In a normal pregnancy, the level of hCG approximately doubles about every two days during the first 10 weeks. HCG keeps the pregnancy hormones known as estrogen and progesterone at their appropriate levels until the placenta has developed enough to take over this function.  Morning sickness tends to peak around the eighth to tenth week of pregnancy when hormone levels are highest and should then taper off as the second trimester begins.  

In the first few weeks of pregnancy, hormones are so crazy then tend to taper off in the second trimester (13-26 weeks).  I think that since I was not as far along that I had crazier hormones to deal with than in 2004.  Just a theory.

All of that being said, I'd like to share with you something that we did in 2004 and then again this year to help us deal with our grief.  It was my hubby's idea. 

He is such a sweetie!  

As I said earlier, we went on the road two weeks after our first miscarriage (which was  termed a stillborn).  Our hearts were so saddened.  Sometimes guys can be labeled as "fix-it-quick" guys.  It is true; they want to fix things quick for lots of reasons, but this particular time my Hubby wanted to ease our hurts.  He took us to Build-A-Bear and we picked out a teddy bear that we thought fit.  We named it Nikolas, got a birth certificate, each kissed the little heart that went inside the bear, and picked out clothes for him.  Every year on his birthday, we go to a Build-A-Bear and buy a new outfit for him.

 This was therapeutic for us all.  It gave our kids something tangible to hold and touch when their little hearts were grieving. 

It helped Mommy a lot, too.  

Our youngest at that time was six years old.  He bonded with the bear most and made sure that we had him on all of our trips.  The kids all took turns sleeping with the bear.  We still have him and take him around with us.  We have now added a Georgie bear!  It is so precious to see our six year old now (Hailey) play with the bears and dress them up.  She will come ask me what the birth order of all our children is and is the one to make sure Mommy says we have seven kids, not five.  It is so sweet.

If you are struggling with having had a miscarriage you might try visiting a Build-A-Bear.  It may seem trivial and childish for yourself, but you might be surprised.  If you have other children it would be beneficial to them in this time of healing.  Just a thought.  I hope it helps with your struggle of dealing with grief.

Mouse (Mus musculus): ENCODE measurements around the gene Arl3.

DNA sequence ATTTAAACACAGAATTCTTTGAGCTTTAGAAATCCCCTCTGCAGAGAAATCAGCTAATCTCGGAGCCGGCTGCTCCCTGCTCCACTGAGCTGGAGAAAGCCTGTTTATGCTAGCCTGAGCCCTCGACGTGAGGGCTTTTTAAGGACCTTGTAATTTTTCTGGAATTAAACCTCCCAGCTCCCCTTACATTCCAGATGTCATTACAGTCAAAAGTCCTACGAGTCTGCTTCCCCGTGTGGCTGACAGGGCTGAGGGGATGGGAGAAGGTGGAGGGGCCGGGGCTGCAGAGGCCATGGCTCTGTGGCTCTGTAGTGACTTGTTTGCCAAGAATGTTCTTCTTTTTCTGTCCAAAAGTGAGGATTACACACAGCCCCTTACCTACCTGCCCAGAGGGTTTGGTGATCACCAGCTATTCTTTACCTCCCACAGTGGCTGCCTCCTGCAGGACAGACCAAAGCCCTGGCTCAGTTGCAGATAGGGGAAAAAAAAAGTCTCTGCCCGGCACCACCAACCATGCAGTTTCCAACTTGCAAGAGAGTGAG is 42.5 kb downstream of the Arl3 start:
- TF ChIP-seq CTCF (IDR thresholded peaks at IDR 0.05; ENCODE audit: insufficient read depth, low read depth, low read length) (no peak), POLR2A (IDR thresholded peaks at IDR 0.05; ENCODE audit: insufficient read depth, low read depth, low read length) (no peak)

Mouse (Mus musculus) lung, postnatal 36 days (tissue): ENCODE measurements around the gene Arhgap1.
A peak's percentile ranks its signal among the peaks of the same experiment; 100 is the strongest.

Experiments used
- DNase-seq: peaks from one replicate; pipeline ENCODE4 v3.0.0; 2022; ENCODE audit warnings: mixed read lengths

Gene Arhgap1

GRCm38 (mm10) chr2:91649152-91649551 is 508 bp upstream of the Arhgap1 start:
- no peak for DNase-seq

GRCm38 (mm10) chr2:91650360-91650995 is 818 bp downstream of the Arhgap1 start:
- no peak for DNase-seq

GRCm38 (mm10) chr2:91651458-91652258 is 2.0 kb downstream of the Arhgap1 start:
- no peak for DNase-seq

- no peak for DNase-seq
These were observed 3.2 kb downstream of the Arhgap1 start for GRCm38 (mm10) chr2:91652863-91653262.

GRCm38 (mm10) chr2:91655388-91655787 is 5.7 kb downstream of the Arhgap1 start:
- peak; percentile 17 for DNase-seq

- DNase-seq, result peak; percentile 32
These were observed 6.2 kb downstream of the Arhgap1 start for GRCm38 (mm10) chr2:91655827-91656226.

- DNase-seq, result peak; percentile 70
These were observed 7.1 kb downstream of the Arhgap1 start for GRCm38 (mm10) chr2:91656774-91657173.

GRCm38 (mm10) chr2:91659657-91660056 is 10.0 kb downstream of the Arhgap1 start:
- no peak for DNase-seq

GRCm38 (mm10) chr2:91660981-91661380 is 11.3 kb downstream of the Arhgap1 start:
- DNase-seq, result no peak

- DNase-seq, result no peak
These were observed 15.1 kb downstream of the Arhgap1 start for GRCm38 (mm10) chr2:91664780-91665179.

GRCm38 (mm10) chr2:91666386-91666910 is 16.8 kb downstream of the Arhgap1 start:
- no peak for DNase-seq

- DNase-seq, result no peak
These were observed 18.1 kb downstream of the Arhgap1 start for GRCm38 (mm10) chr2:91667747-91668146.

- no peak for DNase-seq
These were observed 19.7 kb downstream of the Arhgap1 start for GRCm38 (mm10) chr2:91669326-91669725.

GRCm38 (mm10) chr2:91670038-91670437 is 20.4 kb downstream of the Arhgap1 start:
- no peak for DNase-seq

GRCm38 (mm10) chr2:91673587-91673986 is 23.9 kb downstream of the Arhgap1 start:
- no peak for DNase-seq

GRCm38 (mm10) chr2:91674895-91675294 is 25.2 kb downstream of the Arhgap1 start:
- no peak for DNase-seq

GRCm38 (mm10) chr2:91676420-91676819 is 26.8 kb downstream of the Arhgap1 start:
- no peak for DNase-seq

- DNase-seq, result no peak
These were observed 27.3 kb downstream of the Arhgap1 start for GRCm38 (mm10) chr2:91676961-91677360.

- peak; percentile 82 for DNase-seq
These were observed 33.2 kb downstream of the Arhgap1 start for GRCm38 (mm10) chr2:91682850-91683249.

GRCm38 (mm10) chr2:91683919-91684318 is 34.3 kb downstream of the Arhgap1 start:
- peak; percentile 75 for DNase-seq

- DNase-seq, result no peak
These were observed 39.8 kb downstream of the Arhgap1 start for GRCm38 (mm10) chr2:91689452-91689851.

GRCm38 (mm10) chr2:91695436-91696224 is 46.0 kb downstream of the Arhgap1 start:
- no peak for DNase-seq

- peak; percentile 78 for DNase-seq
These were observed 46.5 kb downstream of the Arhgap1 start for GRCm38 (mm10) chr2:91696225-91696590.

We are so blessed to have the privilege of loving, raising, molding, and mentoring five special blessings today.  Thank you, Lord, for that awesome privilege and responsibility!  Help those who are struggling with empty arms and give them strength to make it through this day.  Show them Your love in a specific way.  Remind them of Your faithfulness and I pray they lean on You in this time of need. Amen!



5 comments:

Amanda said...

Thank you for these posts. I am currently miscarrying for the first time. I have three healthy sons, and feel so blessed not to have gone through this sooner. So many friends of mine had miscarriages in their 20s before the reassurance of already having delivered a healthy child. I'm 36, and my youngest son is 5, so it had been a while since I'd been pregnant, and I knew my risk was higher this time. I have felt the Lord by my side since the day I found out I was pregnant. I heard him whispering that this would be a short pregnancy. I don't know why. I am grieving, of course. But I do feel His mercy so strongly through this whole thing. Isn't it serendipitous that tomorrow is a Remembrance Day? I had no idea. I will think of you and your Georgie.

Niki said...

Thank you for your sweet comment, Amanda. I am so sorry for what you are enduring at this time, but grateful for the peace God has given you. Praying for you today and remembering...

A Mamas Story said...

Oh Niki, thank you so much for sharing your heart and writing your story. So much of what you said resonates with me and speaks to my heart. I've read similar stories that I believe are showing how God is guiding me through this.

Blessings to you.

Niki French said...

You're welcome, Sara. I am still praying for you!

JazzySpazzyFizzle said...

That is awesome...what a great idea.I wish Id had this to read during my hard times!so glad you shared this